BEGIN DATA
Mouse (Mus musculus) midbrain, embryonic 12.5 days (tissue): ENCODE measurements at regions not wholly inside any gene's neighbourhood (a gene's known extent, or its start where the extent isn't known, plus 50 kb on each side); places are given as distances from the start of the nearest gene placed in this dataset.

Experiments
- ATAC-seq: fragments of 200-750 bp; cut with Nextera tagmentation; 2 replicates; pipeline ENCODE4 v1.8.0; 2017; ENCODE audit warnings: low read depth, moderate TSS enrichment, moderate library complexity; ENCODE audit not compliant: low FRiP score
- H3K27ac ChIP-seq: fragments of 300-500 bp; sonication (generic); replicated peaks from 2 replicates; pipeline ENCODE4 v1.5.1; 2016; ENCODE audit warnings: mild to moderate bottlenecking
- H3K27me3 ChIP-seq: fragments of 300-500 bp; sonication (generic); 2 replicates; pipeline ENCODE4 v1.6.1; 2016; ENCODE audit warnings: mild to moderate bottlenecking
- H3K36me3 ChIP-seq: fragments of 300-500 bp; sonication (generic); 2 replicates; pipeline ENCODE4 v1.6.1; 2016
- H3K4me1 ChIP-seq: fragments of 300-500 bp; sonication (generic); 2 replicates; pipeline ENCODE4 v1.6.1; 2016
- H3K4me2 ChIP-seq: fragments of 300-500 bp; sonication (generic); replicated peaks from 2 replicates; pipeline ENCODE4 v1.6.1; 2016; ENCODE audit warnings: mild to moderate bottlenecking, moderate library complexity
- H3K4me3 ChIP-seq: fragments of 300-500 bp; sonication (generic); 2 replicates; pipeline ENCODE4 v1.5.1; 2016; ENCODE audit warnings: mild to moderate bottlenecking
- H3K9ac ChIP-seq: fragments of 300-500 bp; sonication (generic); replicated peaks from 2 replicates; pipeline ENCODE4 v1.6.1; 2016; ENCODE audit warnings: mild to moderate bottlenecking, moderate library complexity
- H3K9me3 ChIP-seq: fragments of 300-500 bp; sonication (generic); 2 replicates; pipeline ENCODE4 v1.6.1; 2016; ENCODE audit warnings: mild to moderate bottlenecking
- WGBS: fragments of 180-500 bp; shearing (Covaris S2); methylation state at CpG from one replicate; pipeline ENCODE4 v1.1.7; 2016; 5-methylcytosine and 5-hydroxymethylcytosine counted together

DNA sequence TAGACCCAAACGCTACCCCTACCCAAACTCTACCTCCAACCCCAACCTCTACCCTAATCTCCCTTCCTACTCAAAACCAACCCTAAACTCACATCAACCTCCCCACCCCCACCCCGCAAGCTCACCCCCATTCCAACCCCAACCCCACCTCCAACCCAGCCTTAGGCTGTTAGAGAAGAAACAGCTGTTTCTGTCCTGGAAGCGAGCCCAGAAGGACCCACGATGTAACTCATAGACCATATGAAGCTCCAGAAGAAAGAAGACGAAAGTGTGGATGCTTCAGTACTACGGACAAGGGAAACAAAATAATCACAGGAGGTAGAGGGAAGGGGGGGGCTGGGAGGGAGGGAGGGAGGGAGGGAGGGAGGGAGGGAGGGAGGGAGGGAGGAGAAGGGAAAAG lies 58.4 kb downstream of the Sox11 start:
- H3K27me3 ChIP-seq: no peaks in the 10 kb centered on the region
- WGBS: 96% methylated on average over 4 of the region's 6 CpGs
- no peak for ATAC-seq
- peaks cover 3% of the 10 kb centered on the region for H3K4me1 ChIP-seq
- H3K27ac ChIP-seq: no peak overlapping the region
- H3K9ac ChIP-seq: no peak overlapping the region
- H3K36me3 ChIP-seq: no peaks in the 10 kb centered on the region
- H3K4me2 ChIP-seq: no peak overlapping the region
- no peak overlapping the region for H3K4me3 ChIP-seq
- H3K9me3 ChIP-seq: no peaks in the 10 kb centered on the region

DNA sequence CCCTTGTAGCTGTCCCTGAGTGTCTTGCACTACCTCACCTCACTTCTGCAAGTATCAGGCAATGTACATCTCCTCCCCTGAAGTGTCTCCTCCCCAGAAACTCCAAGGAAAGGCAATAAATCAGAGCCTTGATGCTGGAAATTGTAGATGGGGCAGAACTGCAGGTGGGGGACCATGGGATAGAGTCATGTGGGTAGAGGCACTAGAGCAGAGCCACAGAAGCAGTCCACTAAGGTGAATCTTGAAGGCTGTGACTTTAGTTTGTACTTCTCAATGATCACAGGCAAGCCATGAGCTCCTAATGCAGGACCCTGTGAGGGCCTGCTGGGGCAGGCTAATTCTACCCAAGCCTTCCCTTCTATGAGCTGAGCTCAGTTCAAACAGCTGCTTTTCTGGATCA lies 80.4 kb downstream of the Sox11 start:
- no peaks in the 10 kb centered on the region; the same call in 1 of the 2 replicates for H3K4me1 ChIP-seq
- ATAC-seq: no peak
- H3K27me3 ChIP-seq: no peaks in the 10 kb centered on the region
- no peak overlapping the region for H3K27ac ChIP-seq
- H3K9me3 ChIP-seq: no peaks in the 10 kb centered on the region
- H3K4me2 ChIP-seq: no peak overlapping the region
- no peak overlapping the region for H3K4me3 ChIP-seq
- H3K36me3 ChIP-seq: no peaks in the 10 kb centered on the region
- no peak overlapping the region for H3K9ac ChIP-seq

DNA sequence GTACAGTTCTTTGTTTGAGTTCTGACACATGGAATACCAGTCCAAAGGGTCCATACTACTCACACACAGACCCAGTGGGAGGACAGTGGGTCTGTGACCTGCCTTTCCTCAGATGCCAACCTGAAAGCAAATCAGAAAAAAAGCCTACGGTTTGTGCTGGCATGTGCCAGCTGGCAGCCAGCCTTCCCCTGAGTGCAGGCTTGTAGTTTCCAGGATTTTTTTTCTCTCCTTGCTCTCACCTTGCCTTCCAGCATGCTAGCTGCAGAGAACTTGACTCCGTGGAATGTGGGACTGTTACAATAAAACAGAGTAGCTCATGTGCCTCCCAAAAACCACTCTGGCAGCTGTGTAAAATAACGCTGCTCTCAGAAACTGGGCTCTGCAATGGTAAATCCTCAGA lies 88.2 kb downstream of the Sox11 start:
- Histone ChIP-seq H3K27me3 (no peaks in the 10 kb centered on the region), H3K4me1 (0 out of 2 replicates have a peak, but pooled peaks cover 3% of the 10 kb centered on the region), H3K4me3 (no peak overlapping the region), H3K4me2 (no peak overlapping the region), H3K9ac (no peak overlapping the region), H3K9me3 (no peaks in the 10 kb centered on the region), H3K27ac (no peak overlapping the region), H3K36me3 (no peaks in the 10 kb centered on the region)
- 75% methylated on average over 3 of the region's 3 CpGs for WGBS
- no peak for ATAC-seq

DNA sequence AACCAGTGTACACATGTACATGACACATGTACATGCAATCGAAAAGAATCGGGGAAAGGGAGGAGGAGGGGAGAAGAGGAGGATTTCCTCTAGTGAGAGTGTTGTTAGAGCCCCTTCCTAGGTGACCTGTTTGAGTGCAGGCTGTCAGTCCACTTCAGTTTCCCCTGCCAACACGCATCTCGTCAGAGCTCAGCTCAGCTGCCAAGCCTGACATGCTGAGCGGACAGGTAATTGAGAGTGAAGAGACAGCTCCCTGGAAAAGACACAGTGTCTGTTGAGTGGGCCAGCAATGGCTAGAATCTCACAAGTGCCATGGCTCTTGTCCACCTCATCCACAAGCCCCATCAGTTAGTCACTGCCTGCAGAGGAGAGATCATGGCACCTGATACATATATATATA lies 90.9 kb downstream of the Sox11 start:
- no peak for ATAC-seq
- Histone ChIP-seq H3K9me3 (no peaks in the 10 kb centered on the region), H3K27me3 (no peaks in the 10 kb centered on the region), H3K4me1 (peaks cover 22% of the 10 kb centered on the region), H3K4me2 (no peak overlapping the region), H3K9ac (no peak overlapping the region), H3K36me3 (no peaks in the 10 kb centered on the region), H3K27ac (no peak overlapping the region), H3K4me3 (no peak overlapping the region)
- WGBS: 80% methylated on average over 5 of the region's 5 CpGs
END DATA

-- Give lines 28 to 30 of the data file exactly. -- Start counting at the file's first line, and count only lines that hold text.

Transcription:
- no peak overlapping the region for H3K27ac ChIP-seq
- H3K9me3 ChIP-seq: no peaks in the 10 kb centered on the region
- H3K4me2 ChIP-seq: no peak overlapping the region